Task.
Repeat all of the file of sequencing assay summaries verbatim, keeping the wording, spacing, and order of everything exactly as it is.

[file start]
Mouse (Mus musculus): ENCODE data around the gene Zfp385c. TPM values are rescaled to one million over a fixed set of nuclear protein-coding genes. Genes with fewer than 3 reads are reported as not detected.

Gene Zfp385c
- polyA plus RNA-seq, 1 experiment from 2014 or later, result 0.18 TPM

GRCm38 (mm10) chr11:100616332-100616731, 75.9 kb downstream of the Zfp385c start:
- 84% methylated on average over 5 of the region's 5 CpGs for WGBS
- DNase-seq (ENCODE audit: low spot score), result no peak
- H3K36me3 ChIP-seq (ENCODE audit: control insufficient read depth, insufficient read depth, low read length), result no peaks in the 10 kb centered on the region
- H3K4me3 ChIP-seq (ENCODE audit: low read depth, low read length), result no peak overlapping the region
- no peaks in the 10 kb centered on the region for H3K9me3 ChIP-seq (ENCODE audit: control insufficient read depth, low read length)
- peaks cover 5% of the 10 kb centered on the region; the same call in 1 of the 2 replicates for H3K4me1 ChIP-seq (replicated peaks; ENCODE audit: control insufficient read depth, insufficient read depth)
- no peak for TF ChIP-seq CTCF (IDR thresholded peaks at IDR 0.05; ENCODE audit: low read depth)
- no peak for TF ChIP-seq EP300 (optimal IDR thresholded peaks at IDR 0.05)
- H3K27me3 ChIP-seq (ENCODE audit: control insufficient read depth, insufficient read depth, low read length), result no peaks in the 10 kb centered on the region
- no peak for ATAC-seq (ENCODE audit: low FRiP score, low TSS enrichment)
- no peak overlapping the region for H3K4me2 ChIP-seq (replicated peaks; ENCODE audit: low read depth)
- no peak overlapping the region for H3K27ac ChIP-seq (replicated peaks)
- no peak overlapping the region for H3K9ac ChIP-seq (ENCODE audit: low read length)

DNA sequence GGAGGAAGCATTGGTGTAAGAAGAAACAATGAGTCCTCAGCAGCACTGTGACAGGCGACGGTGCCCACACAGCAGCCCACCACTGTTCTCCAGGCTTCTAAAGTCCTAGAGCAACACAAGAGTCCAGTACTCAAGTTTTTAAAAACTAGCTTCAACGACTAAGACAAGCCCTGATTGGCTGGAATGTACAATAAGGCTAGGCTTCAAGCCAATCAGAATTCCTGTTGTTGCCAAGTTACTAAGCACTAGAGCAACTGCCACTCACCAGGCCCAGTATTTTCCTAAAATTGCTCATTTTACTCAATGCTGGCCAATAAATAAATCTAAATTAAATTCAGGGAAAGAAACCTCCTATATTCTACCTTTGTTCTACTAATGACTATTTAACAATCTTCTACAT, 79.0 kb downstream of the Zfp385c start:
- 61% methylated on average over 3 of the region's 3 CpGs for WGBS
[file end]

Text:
Mouse (Mus musculus): ENCODE data around the gene Zfp385c. TPM values are rescaled to one million over a fixed set of nuclear protein-coding genes. Genes with fewer than 3 reads are reported as not detected.

Gene Zfp385c
- polyA plus RNA-seq, 1 experiment from 2014 or later, result 0.18 TPM

GRCm38 (mm10) chr11:100616332-100616731, 75.9 kb downstream of the Zfp385c start:
- 84% methylated on average over 5 of the region's 5 CpGs for WGBS
- DNase-seq (ENCODE audit: low spot score), result no peak
- H3K36me3 ChIP-seq (ENCODE audit: control insufficient read depth, insufficient read depth, low read length), result no peaks in the 10 kb centered on the region
- H3K4me3 ChIP-seq (ENCODE audit: low read depth, low read length), result no peak overlapping the region
- no peaks in the 10 kb centered on the region for H3K9me3 ChIP-seq (ENCODE audit: control insufficient read depth, low read length)
- peaks cover 5% of the 10 kb centered on the region; the same call in 1 of the 2 replicates for H3K4me1 ChIP-seq (replicated peaks; ENCODE audit: control insufficient read depth, insufficient read depth)
- no peak for TF ChIP-seq CTCF (IDR thresholded peaks at IDR 0.05; ENCODE audit: low read depth)
- no peak for TF ChIP-seq EP300 (optimal IDR thresholded peaks at IDR 0.05)
- H3K27me3 ChIP-seq (ENCODE audit: control insufficient read depth, insufficient read depth, low read length), result no peaks in the 10 kb centered on the region
- no peak for ATAC-seq (ENCODE audit: low FRiP score, low TSS enrichment)
- no peak overlapping the region for H3K4me2 ChIP-seq (replicated peaks; ENCODE audit: low read depth)
- no peak overlapping the region for H3K27ac ChIP-seq (replicated peaks)
- no peak overlapping the region for H3K9ac ChIP-seq (ENCODE audit: low read length)

DNA sequence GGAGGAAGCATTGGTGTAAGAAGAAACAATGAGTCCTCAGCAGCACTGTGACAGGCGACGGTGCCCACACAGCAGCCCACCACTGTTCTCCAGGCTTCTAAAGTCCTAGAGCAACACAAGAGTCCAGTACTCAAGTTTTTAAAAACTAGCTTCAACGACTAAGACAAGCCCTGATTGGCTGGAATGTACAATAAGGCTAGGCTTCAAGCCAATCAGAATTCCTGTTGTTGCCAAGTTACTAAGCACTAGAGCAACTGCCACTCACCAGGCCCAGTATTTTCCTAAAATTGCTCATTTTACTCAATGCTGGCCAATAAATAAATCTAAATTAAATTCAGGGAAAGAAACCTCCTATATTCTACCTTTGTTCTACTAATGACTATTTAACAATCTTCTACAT, 79.0 kb downstream of the Zfp385c start:
- 61% methylated on average over 3 of the region's 3 CpGs for WGBS